“It’s a best practice that mitigates risk and enables resiliency as we prepare for the worst-case scenarios that we usually avoid,” he says. 

Then there has been his creation of design standards for the building envelope as well as MEP guidelines—mechanical, engineering and plumbing—for all construction projects moving forward. Hunley and his hired hands collaborating with the facilities and real estate departments, there’s been a push toward sustainability that includes geothermal projects at locales that include a Virginia hospital and Kentucky cancer ward as well as solar initiatives on various campuses. 

Co-generation is also on his agenda, the catalyst being 30-year-old equipment that with savings through tax credits realized from the federal Inflation Reduction Act of 2022, has been fine-tuned to increase the amount of CHP or combined heat and power. The waste is used for heating and the ensuing waste for cooling.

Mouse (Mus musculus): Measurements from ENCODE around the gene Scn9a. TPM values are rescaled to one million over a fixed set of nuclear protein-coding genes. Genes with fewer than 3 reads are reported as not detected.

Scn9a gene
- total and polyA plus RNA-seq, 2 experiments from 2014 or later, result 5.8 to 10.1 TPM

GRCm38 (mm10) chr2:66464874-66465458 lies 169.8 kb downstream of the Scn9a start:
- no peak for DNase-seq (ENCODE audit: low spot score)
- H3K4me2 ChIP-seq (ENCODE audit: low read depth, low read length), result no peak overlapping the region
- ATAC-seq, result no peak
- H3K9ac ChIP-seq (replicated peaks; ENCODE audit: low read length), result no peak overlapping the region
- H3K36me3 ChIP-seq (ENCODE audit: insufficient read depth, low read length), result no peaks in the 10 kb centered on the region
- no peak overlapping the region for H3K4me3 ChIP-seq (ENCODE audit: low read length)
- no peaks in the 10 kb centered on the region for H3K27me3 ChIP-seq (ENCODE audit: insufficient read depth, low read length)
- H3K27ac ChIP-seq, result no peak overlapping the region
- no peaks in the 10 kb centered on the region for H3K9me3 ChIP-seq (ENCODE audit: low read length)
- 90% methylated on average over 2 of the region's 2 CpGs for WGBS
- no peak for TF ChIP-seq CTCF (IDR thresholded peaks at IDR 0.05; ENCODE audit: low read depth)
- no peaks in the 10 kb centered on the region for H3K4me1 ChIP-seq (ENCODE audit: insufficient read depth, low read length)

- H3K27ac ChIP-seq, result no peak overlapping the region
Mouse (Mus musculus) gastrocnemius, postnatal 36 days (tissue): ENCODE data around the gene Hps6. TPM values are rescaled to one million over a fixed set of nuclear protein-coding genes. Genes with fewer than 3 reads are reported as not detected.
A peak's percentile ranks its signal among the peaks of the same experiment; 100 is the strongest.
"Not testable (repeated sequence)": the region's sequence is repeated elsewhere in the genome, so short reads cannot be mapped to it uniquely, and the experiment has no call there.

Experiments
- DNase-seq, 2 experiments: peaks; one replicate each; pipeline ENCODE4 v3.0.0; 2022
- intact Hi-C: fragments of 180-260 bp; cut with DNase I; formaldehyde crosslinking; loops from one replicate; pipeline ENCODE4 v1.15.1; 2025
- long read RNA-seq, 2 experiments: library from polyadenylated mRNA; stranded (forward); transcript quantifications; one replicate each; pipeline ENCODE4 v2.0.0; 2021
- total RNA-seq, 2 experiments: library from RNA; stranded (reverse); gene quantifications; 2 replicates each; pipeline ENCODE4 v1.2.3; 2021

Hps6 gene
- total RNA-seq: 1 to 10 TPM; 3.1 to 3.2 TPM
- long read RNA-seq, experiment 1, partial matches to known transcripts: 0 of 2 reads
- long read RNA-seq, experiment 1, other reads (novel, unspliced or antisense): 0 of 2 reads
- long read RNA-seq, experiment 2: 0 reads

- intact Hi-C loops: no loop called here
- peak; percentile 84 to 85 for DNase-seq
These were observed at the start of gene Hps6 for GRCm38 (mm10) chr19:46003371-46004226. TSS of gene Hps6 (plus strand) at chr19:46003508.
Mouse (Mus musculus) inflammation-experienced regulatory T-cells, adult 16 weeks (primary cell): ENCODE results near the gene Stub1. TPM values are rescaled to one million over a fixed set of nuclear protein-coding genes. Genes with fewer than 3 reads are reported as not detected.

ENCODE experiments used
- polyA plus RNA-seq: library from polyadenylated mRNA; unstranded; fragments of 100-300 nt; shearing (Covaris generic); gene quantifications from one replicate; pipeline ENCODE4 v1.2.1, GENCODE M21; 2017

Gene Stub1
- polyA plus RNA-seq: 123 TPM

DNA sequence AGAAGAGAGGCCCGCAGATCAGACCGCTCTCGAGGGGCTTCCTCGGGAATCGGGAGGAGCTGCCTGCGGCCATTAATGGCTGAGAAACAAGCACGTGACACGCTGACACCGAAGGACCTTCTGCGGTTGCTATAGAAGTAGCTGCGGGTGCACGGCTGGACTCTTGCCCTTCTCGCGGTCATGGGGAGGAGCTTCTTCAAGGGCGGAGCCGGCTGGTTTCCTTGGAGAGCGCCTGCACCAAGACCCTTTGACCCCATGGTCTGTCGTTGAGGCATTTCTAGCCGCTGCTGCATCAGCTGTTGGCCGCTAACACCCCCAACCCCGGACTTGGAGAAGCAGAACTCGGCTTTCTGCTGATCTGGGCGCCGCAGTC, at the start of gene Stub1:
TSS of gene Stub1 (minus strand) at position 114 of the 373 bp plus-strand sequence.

“As a taxpayer, I hate it, but I love working with these (tax credits) because we can pursue projects that we might have otherwise been able,” Hunley chuckles. 

Sound as a stretched dollar 

So Hunley knows how to stretch a dollar as well as oversee the tinkering with the mechanics that sustain the operations of a major healthcare provider. It’s all part of the role he seems he was cut out to do, though it might have taken some soul-searching. 

Originally an economics major and football player at Division III University of Mount Union in Alliance, Ohio, Hunley moved to Northern Kentucky University, where in 2008, he earned credentials in construction management and business administration. Even before graduating, he garnered real-world experience as an estimator at Globe Mechanical Inc. in Louisville and then as a project manager for his first healthcare role with CINFAB in Cincinnati. 

Hunley logged eight years there, responsible for the physical and financial management of projects for the healthcare, pharmaceutical and higher education sectors. Afterward came a short stint as a senior project manager with Dynamic Systems Inc. in Atlanta and, in 2016, the start of a three-year-plus stretch as director of plant engineering operations and maintenance with St. Elizabeth Healthcare in Florence, Kentucky.